What’s in a name – defining hospitalists in Canada

Over the past two decades, delivery of inpatient care at acute care institutions has changed dramatically in Canada, with fewer family doctors following their patients in hospitals and the emergence of a growing number of hospitalists. Despite this growth, there is no uniform understanding of who hospitalists are, what they do and what types of clinical and non-clinical competencies constitute the field of hospital medicine. For example, in western Canada, hospitalists are primarily considered to be family doctors who have focused their practices to the hospital setting, whereas in eastern Canada, the working definition is broader and includes individuals of varying training backgrounds such as general internal medicine and even pediatrics. In my experience, hospitalists are still an unknown entity for many patients and their families, policymakers and even hospital administrators, who frequently mistaken hospitalists for “residents”, “interns” and  “house doctors”.

The lack of a clear, shared understanding of the scope of hospital medicine and the skills and competencies of hospitalists has had a number of important implications:

  • It has hampered our understanding – from a health services research perspective – of the prevalence of the model and its impact on improving quality and efficiency of care.
  • It has led to an unclear scope of practice, resulting in wide variation amongst hospital medicine programs across the country, with a widely divergent spectrum of clinical activities
  • It has stood in the way of efforts to find a sustainable funding formula for the growing number of hospitalist programs that rely on their host organizations for subsidies to complement fee-for-service billings.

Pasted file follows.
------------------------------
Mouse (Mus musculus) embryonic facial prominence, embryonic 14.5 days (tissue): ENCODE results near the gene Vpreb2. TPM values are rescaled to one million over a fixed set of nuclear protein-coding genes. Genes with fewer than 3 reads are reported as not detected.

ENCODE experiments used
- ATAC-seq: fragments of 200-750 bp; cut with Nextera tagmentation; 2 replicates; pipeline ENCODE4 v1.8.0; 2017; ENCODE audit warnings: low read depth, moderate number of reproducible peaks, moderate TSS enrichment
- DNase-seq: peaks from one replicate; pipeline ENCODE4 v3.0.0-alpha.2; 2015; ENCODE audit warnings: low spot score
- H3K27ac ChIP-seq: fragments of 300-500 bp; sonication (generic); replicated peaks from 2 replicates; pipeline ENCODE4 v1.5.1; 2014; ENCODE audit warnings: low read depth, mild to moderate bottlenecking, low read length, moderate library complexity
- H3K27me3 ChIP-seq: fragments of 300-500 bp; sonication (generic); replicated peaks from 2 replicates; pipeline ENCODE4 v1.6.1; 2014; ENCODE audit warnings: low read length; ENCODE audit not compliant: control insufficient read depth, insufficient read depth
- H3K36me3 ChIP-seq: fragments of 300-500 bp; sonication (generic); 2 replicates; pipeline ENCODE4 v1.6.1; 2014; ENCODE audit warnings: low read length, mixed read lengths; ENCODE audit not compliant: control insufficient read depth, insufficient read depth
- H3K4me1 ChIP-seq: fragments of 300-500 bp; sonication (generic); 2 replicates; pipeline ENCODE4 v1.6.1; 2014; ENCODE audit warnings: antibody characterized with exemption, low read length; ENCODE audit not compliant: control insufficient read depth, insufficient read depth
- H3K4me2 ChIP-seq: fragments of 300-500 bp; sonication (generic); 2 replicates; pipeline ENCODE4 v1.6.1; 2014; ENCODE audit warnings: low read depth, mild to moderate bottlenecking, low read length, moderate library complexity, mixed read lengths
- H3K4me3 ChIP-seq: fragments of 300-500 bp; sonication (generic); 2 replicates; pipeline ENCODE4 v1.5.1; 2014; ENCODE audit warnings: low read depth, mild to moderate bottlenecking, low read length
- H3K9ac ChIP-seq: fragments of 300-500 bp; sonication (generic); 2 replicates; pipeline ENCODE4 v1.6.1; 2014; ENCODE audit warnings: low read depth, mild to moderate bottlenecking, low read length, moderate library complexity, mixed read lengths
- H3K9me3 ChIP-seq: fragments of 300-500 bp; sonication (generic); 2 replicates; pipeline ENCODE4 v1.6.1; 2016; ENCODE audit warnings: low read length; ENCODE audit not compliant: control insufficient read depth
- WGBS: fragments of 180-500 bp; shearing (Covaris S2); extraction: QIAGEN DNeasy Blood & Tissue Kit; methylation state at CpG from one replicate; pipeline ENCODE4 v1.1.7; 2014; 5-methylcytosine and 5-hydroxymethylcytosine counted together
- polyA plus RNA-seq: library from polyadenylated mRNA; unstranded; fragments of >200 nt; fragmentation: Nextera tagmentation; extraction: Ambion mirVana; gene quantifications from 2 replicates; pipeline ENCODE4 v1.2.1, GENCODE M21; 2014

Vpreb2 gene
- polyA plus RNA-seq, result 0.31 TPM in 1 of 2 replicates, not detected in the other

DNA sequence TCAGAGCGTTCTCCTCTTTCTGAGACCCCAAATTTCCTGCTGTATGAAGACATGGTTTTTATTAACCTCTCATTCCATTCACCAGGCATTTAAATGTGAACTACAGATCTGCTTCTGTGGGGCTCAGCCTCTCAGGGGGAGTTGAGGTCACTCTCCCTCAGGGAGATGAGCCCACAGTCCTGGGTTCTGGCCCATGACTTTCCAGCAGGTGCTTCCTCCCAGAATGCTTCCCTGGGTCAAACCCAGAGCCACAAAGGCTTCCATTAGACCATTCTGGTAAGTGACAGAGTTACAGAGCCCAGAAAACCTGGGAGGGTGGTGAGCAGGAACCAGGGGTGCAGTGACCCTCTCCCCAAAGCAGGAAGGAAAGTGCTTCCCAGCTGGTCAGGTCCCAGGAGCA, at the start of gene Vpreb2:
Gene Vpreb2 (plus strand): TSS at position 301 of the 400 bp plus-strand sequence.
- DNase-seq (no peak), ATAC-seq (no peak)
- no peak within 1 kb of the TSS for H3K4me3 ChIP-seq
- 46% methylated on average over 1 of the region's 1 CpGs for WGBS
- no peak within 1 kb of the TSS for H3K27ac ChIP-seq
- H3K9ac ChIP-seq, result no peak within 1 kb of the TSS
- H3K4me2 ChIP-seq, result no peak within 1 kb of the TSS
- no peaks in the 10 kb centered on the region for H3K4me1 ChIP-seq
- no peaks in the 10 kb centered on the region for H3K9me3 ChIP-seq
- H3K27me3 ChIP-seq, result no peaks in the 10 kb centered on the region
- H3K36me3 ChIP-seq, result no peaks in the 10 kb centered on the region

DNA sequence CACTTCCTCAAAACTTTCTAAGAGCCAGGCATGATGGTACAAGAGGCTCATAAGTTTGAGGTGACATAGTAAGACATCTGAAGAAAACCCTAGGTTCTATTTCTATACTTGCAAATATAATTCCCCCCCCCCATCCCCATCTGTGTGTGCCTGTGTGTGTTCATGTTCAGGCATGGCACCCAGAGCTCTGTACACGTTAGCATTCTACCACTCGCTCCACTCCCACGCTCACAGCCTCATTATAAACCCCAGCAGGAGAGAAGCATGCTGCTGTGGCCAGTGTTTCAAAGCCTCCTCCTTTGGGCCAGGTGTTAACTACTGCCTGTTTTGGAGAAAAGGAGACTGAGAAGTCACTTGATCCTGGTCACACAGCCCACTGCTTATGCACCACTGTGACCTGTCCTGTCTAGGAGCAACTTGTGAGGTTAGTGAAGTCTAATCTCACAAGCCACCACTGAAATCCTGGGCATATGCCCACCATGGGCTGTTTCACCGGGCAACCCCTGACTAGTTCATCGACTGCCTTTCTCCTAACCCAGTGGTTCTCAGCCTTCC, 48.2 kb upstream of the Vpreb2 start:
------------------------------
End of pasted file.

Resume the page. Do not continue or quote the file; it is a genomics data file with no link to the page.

Despite some recent attempts to study the prevalence of hospital medicine, surveys of self-identified hospitalists (such as those conducted by the Canadian Society of Hospital Medicine – CSHM) continue to remain the primary source for information about hospitalists in Canada. These surveys have identified at least 100 distinct programs in almost all provinces, and provide information on various aspects of hospitalist work such as scope of practice, workload and compensation. However like all surveys, selection and sampling bias limit generalizability. Similarly, research about the impact of hospitalists on quality of care and outcomes are limited, although our research suggests hospitalist care may reduce length of stay and aspects of clinical quality.

In our experience, there is wide variation in the type of clinical services provided by different hospital medicine programs. While some programs focus primarily on less acute patients (such as those requiring more time to recover from illness  or those awaiting transfer to a nursing home facility), others may provide services in high acuity areas such as step down units, stroke wards or resuscitation services. This diverse variation in scope of practice can result in differing expectations of hospitalists by hospital leaders, and lead to misconceptions about their clinical expertise and abilities. The mismatch in expectations can in turn affect hospitalists’ job satisfaction and their retention. Moreover, for hospital or health authority managers, benchmarking in various areas like program costs or patient outcomes is more challenging without a clear understanding of the scope of practice provided by hospitalist programs.